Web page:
Flynn, though, has since become a martyr in MAGA circles, where he’s seen as proof that Obama, and Biden, and the FBI, and the evil Deep State were out to get Trump, from before he was even elected. Earlier this month, Bill Barr, the attorney general, and his Department of Justice decided to drop criminal charges against Flynn — a decision which no career prosecutor at the DOJ signed their name onto, by the way. This is how the attorney general defended that controversial move in a rare CBS TV interview last week:
Catherine Herridge: Does the fact remain that he lied?
Attorney General William Barr: Well, you know, people sometimes plead to things that turn out not to be crimes.
CH: What should Americans take away from your action is the Flynn case today?
WB: I want to make sure that we restore confidence in the system. There’s only one standard of justice.
MH: Confidence in the system? There has never been LESS confidence in it. And this isn’t some partisan, left/right thing, either: Republican Donald Ayer, who served as deputy attorney general under George Bush Sr., and has known Barr for 40 years, he says the current attorney general is helping Trump become an autocrat, he’s destroying the Justice Department, and that he should resign.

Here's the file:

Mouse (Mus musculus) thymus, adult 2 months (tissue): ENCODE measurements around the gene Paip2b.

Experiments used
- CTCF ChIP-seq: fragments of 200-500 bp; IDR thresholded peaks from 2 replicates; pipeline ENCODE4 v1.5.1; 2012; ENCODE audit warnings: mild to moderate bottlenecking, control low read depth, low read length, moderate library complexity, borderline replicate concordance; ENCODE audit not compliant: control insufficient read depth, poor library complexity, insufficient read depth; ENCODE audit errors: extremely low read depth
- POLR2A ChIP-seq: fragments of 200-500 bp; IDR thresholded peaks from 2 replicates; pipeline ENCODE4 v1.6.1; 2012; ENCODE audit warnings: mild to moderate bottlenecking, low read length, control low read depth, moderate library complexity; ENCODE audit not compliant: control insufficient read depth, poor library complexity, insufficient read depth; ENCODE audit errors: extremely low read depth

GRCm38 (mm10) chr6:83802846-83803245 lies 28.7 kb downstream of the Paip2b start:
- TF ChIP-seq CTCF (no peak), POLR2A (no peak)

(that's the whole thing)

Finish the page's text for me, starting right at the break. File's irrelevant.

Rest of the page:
Last week, more than 2,000 former officials of the Justice Department and the FBI, who served under Republican and Democratic presidents, also called on Barr to resign as AG, for “political interference in Flynn’s prosecution” and for having “once again assaulted the rule of law” — the “once again” referring to the fact that Barr’s DOJ also overruled career prosecutors back in February to get a softer sentence for another convicted criminal, and former Trump adviser, Roger Stone.
But, of course, Barr won’t be resigning. He’s more powerful, more influential, more popular with his boss, the president, than ever before.
DJT: Bill Barr is a man of unbelievable credibility and courage, and he’s going to go down in the history books.
MH: Well, he’s definitely going to go down in modern American history as perhaps the most compromised, policitized, partisan, illiberal attorney general of all.
But let’s be clear: that’s precisely why Barr is the attorney general of Donald Trump’s dreams.
At first, Trump thought his dream guy was Jeff Sessions, the former far-right Republican senator from Alabama, and his original AG. But even Sessions wasn’t pliant or corrupt enough for this president.
“Where’s my Roy Cohn?” Trump is said to have shouted in anger, at his aides, when he heard the news in 2017 that then-AG Sessions would be recusing himself from the Russia inquiry. Roy Cohn was Trump’s former personal lawyer and fixer, who was also a lawyer to prominent Mafia figures and Senator Joseph McCarthy’s top aide during his anti-communist witch hunt in the 1950s.
That’s how Trump sees the office of Attorney General: as his own Roy Cohn, his own personal lawyer and fixer. But here’s what’s worse: that’s apparently how Bill Barr sees himself, too.